I wrote about the Code Based Access Control (CBAC) stuff in Oracle Database 12c a while back.
I’ve recently “completed the set” by looking at the INHERIT PRIVILEGES and BEQUEATH CURRENT_USER stuff for PL/SQL code and views respectively.
This change introduced in 12c has caught me out on a number of occasions. If you were to create a new table: And then populate it with a conventional insert: We find there are no statistics associated with the table until we explicitly collect them: But if we were to now create an index on this […]
Data visualization is a useful method to identify performance patterns. In most cases, I pull custom performance metrics from AWR repository and use tableau to visualize the data. Of course, you can do the visualization using excel spreadsheet too.
We had huge amount of PX qref waits in a database:
There’s a neat little change to the Automatic Diagnostics Repository (ADR) in Oracle 12c. You can now track DDL operations and some of the messages that would have formerly gone to the alert log and trace files are now written to the debug log. This should thin out some of the crap from the alert log hopefully. Not surprisingly, ADRCI has had a minor tweak so you can report this stuff.
You can see what I wrote about it here:
Of course, the day-to-day usage remains the same, as discussed here:
Prompted by a pingback on this post, followed in very short order by a related question (with a most gratifying result) on Oracle-L, I decided to write up a note about another little optimizer enhancement that appeared in 12c. Here’s a query that differs slightly from the query in the original article:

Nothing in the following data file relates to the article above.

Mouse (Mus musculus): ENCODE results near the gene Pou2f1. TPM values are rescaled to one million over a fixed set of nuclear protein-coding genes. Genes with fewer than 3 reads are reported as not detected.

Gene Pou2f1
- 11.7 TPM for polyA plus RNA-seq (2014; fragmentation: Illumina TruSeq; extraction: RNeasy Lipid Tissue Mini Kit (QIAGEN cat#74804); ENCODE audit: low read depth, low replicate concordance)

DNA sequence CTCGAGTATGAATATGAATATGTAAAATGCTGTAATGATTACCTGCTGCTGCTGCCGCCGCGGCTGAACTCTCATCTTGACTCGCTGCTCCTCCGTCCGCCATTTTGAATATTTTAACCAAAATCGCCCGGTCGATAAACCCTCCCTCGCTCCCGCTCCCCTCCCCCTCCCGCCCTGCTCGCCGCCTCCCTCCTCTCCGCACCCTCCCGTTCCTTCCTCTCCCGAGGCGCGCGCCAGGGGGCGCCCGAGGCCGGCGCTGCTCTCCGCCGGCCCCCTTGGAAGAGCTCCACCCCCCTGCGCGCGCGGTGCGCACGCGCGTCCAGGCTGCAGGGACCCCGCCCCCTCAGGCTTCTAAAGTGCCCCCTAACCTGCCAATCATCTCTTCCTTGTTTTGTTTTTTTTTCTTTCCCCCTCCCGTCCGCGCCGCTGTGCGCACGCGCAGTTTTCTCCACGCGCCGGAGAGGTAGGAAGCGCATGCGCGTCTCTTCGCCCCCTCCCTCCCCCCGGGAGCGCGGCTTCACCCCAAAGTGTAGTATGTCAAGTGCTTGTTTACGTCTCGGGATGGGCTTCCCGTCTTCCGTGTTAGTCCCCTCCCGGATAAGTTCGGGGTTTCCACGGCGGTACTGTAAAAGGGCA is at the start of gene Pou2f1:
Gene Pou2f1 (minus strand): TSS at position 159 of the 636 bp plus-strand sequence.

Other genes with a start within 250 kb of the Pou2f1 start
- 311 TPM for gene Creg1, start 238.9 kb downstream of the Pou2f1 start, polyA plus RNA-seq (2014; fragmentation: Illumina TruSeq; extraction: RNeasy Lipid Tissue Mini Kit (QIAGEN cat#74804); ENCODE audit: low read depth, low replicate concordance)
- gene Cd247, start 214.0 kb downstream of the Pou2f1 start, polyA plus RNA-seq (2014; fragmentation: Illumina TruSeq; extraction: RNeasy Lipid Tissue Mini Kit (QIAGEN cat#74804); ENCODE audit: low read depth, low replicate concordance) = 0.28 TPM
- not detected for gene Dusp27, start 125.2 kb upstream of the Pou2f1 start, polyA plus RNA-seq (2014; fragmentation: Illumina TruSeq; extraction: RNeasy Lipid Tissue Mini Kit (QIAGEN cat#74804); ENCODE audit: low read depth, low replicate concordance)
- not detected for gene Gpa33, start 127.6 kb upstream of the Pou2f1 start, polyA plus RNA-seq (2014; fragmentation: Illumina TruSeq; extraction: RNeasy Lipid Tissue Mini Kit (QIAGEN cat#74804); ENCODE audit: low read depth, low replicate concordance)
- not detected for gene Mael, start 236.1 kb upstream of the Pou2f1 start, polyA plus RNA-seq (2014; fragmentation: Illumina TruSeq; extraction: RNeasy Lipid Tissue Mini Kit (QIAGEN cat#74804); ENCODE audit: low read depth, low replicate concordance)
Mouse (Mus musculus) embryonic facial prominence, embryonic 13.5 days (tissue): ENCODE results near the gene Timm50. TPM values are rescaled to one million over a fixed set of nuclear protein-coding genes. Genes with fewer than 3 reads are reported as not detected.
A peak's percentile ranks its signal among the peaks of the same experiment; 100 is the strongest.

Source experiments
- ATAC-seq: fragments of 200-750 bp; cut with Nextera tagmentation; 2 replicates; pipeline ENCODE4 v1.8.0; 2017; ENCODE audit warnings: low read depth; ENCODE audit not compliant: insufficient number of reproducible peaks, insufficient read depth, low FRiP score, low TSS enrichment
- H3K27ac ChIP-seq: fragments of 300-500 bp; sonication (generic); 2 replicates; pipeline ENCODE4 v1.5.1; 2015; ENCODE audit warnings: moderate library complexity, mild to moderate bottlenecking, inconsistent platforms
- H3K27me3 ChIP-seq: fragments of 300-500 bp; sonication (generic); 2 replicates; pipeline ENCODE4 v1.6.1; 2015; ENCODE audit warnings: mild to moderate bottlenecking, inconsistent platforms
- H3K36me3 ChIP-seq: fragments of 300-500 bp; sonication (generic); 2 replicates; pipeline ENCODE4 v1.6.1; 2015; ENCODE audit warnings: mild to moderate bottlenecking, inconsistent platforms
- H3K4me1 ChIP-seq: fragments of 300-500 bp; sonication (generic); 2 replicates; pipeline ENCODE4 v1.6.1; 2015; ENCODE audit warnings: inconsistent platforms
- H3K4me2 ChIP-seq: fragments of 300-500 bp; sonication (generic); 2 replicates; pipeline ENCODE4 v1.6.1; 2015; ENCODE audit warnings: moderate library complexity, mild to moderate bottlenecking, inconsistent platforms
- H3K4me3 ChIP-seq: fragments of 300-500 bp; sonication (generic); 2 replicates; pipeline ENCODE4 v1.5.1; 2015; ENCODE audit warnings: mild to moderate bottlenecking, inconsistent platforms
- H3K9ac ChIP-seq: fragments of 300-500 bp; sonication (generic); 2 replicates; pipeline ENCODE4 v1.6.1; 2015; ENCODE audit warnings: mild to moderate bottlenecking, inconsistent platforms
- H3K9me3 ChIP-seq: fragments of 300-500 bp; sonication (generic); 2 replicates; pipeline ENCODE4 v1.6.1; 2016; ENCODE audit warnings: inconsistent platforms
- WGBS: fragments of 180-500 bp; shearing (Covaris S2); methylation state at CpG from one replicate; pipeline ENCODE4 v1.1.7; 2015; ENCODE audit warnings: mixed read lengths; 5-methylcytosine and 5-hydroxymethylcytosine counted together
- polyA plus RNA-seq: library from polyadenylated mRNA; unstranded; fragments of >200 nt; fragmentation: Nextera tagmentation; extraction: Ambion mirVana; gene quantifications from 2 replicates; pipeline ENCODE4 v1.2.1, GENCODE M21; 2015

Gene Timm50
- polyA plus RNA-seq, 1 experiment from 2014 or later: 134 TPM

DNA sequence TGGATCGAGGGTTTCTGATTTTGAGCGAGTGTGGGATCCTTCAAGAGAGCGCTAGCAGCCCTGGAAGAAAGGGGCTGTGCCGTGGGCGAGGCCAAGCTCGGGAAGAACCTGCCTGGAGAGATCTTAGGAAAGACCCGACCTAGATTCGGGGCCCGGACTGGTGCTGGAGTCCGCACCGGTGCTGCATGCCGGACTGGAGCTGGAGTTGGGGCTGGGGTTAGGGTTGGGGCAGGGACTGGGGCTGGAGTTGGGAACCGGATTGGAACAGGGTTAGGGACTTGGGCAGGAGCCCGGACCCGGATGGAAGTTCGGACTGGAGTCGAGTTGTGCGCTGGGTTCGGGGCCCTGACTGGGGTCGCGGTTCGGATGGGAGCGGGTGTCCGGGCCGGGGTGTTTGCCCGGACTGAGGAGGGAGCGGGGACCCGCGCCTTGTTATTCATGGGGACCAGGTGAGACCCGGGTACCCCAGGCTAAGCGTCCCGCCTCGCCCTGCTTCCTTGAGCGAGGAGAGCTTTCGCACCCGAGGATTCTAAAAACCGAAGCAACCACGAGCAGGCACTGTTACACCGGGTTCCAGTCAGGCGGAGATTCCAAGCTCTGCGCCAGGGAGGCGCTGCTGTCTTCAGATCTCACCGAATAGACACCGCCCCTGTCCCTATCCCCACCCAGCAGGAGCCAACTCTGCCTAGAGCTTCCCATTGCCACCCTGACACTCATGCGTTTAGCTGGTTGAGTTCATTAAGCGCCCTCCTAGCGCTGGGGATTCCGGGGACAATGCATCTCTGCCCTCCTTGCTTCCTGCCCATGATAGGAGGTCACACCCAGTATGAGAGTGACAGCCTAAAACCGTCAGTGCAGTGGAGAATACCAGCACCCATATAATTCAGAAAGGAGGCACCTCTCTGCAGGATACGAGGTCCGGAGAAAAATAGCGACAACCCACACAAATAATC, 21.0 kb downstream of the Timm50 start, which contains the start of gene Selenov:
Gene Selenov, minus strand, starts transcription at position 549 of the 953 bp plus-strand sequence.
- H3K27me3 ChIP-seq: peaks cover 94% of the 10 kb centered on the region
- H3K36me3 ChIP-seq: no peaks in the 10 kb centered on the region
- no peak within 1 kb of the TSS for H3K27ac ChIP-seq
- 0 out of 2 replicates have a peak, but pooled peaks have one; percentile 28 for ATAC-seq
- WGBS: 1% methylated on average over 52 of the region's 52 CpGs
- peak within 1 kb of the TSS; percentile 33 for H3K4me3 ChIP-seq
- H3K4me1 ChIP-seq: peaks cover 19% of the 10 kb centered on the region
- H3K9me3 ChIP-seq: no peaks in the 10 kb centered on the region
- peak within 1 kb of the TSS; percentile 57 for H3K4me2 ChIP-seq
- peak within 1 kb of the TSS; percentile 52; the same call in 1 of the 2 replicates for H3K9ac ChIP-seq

Like the recent article on deleting histograms this is another draft that I rediscovered while searching for some notes I had written on a different topic – so I’ve finally finished it off and published it.
Here’s a quirky little detail of extended stats that came up in an OTN thread earlier on this week [ed: actually 8th Jan 2014]. When you create column group stats, Oracle uses an undocumented function sys_op_combined_hash() to create a hash value, and if you gather simple stats on the column (i.e. no histogram) you can get some idea of the range of values that Oracle generates through the hash function. For example:
I’ve been having a play with Oracle Linux 7 beta over the weekend. Not surprisingly my first thoughts were to install the Oracle database on it.
As expected, the installations were almost identical or Fedora 19.
I’ve recently put some new Oracle 12c articles on the website.
The privilege usage stuff is really cool. Normally, trying to figure out what you can remove from a user is always a complete pain in the ass. Some of the databases I’m currently working with have used GRANT like it’s going out of fashion. Trying to identify what is really necessary is a tough job. Features like this are going to be hard to wait for…
In my previous post I discussed when deleting rows from parent tables, how Bitmap Indexes based on the FK constraint can prevent the expensive Full Tables Scans (FTS) on the child tables but not the associated exclusive table locks. Last year, I discussed how it was possible in Oracle Database 12c to have multiple indexes on the same column list. […]
You’ve been sold on the whole concept of the multitenant option in Oracle 12c and you are launching full steam ahead. Your first database gets upgraded and converted to a PDB, so you start testing your shell scripts and bang! Broken! Your company uses CRON and shell scripting all over the place and the multitenant architecture has just gone and broken the lot in one fell swoop! I think this will end up being a big shock to many people.